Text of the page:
Some shamans and community members use the power of decree. Instead of asking for help, state an invocation that strongly acknowledges that the help of the spirits is already here. Here’s an example of a decree: “Thank you for joining this ceremony and adding your power and strength to manifest my intention in a graceful way.”


Greeting the cardinal directions is a common practice in shamanic cultures. There is no one right way shamans greet the directions. Honoring the directions was often based on weather patterns in the local area, specifically which direction the wind entered the land.

You must find your own way to greet the directions. We all know East is the direction of the rising sun, and West is the direction of the setting sun. The direction away from the equator reminds us of winter and cold, while the opposite direction invokes a feeling of warmth.

As I shared in “Gathering Your Materials” in chapter 2, some people make medicine wheels that they stand within when doing ceremonial work. You might find objects in nature, such as a feather, rock, or crystal. Or you might light a candle or put out a bowl of water to honor qualities you feel represent a given direction.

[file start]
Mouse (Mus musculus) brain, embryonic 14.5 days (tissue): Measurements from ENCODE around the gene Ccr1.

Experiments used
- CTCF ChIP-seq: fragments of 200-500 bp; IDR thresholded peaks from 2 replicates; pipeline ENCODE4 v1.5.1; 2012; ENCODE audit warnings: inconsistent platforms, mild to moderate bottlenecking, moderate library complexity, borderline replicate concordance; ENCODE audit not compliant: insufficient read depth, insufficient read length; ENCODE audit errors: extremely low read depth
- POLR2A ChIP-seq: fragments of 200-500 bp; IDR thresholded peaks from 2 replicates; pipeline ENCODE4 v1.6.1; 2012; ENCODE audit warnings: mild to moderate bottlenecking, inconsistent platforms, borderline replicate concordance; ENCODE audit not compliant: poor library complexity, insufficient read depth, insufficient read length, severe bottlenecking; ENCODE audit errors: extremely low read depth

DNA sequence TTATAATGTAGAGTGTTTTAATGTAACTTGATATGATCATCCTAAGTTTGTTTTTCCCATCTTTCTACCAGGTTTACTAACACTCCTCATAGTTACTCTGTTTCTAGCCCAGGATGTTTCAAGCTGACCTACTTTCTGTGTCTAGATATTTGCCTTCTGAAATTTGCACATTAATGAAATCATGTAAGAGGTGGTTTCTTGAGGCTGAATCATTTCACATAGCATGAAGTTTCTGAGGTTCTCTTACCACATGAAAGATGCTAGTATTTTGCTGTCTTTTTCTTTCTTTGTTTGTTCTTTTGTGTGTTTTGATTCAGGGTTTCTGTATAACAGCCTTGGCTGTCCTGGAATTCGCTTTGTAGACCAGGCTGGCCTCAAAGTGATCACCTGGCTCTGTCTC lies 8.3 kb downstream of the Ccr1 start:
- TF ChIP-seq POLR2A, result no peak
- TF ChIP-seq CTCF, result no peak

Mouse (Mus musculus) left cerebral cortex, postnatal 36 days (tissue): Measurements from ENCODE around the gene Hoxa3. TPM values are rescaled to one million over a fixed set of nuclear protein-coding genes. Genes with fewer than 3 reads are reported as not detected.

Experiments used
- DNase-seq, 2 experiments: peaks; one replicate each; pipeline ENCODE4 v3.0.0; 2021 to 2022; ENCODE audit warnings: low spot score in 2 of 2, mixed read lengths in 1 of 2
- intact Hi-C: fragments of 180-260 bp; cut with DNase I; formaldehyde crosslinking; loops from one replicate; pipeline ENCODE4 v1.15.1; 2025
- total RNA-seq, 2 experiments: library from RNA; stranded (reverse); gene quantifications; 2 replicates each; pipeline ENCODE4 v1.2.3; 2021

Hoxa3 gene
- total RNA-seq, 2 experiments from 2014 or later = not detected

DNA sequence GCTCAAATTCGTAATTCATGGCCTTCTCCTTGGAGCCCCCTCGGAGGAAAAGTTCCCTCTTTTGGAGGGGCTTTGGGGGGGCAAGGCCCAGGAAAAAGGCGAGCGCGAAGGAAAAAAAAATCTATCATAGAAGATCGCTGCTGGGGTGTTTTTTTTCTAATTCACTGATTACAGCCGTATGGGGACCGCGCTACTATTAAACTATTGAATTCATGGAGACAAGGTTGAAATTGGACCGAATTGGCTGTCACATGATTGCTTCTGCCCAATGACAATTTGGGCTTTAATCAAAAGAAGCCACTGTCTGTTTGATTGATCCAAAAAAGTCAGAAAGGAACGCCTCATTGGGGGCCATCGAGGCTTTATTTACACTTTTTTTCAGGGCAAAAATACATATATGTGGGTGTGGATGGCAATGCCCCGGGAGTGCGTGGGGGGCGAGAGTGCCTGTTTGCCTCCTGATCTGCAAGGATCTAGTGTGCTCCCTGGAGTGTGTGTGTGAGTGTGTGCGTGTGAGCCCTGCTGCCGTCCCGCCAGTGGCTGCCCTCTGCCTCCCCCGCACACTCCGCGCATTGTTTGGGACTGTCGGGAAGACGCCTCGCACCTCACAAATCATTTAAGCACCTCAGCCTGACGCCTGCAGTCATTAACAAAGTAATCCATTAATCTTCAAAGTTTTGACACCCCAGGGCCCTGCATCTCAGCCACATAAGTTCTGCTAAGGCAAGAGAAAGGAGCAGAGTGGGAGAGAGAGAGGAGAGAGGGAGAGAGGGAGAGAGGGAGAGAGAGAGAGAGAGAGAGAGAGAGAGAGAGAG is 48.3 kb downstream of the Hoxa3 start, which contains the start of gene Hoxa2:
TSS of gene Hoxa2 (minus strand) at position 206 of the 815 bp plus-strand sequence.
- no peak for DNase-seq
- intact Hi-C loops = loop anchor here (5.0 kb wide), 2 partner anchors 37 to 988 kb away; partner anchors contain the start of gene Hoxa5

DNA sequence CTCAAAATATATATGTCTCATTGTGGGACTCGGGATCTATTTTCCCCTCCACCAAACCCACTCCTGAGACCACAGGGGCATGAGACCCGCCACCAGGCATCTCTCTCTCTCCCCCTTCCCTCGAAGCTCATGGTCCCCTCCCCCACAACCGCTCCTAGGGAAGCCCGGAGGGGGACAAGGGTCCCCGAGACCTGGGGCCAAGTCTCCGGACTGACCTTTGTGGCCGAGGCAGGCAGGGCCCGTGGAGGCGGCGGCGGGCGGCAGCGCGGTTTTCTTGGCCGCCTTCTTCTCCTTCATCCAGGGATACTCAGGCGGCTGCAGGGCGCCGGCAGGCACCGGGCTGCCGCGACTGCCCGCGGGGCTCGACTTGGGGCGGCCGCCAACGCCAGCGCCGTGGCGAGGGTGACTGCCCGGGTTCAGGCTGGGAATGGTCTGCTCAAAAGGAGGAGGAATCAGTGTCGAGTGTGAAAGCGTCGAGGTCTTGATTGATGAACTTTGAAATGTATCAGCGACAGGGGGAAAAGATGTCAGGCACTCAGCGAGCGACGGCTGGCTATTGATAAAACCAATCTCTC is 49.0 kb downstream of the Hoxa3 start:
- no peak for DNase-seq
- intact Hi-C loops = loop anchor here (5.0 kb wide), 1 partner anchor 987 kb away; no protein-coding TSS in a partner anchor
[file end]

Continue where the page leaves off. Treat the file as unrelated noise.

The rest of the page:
Exercise to Call in the Directions

As you did when calling in helping spirits, take some time to reflect on the directions.

Stand and face East. Close your eyes and place your hands on your heart. As you focus your imagination on the East and the rising sun, what feelings emerge for you?

Turn South and let your imagination soak in the qualities that come to you associated with the South.

Face West and take a deep breath and exhale. In your mind’s eye, see and feel the sun setting. What associations does this bring to you?

Next, face North and observe how you feel in your heart. What meaning does the North hold for you?

In some cultures, the direction of Below is greeted to honor Earth. And the direction of Above is welcomed to honor Sky. Lastly, the direction of Within is acknowledged to honor the power of spirit and divine light that resides in each us.